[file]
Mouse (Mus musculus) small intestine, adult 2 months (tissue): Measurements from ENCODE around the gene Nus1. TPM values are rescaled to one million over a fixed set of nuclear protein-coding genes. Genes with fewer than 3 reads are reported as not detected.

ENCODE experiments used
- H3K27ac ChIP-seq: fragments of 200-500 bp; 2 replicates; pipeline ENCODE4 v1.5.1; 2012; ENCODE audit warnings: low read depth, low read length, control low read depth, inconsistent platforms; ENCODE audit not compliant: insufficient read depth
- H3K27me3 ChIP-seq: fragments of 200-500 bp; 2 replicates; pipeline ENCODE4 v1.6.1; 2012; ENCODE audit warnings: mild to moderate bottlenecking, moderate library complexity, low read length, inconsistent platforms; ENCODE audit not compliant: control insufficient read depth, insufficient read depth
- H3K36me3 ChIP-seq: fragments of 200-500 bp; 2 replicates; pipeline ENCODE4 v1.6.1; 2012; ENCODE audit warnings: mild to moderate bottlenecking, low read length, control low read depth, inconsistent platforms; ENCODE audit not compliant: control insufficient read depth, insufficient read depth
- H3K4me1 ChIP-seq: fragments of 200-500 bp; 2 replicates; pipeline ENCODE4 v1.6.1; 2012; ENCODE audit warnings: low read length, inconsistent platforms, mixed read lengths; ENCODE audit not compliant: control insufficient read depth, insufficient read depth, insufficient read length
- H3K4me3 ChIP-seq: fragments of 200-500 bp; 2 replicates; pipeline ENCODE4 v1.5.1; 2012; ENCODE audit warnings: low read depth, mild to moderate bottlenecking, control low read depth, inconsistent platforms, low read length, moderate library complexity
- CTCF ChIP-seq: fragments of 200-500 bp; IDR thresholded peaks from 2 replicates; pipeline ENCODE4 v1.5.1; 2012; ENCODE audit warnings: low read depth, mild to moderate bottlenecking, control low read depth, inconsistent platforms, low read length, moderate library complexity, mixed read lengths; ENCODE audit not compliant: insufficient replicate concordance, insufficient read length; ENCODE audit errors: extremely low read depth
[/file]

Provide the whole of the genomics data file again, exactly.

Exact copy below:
Mouse (Mus musculus) small intestine, adult 2 months (tissue): Measurements from ENCODE around the gene Nus1. TPM values are rescaled to one million over a fixed set of nuclear protein-coding genes. Genes with fewer than 3 reads are reported as not detected.

ENCODE experiments used
- H3K27ac ChIP-seq: fragments of 200-500 bp; 2 replicates; pipeline ENCODE4 v1.5.1; 2012; ENCODE audit warnings: low read depth, low read length, control low read depth, inconsistent platforms; ENCODE audit not compliant: insufficient read depth
- H3K27me3 ChIP-seq: fragments of 200-500 bp; 2 replicates; pipeline ENCODE4 v1.6.1; 2012; ENCODE audit warnings: mild to moderate bottlenecking, moderate library complexity, low read length, inconsistent platforms; ENCODE audit not compliant: control insufficient read depth, insufficient read depth
- H3K36me3 ChIP-seq: fragments of 200-500 bp; 2 replicates; pipeline ENCODE4 v1.6.1; 2012; ENCODE audit warnings: mild to moderate bottlenecking, low read length, control low read depth, inconsistent platforms; ENCODE audit not compliant: control insufficient read depth, insufficient read depth
- H3K4me1 ChIP-seq: fragments of 200-500 bp; 2 replicates; pipeline ENCODE4 v1.6.1; 2012; ENCODE audit warnings: low read length, inconsistent platforms, mixed read lengths; ENCODE audit not compliant: control insufficient read depth, insufficient read depth, insufficient read length
- H3K4me3 ChIP-seq: fragments of 200-500 bp; 2 replicates; pipeline ENCODE4 v1.5.1; 2012; ENCODE audit warnings: low read depth, mild to moderate bottlenecking, control low read depth, inconsistent platforms, low read length, moderate library complexity
- CTCF ChIP-seq: fragments of 200-500 bp; IDR thresholded peaks from 2 replicates; pipeline ENCODE4 v1.5.1; 2012; ENCODE audit warnings: low read depth, mild to moderate bottlenecking, control low read depth, inconsistent platforms, low read length, moderate library complexity, mixed read lengths; ENCODE audit not compliant: insufficient replicate concordance, insufficient read length; ENCODE audit errors: extremely low read depth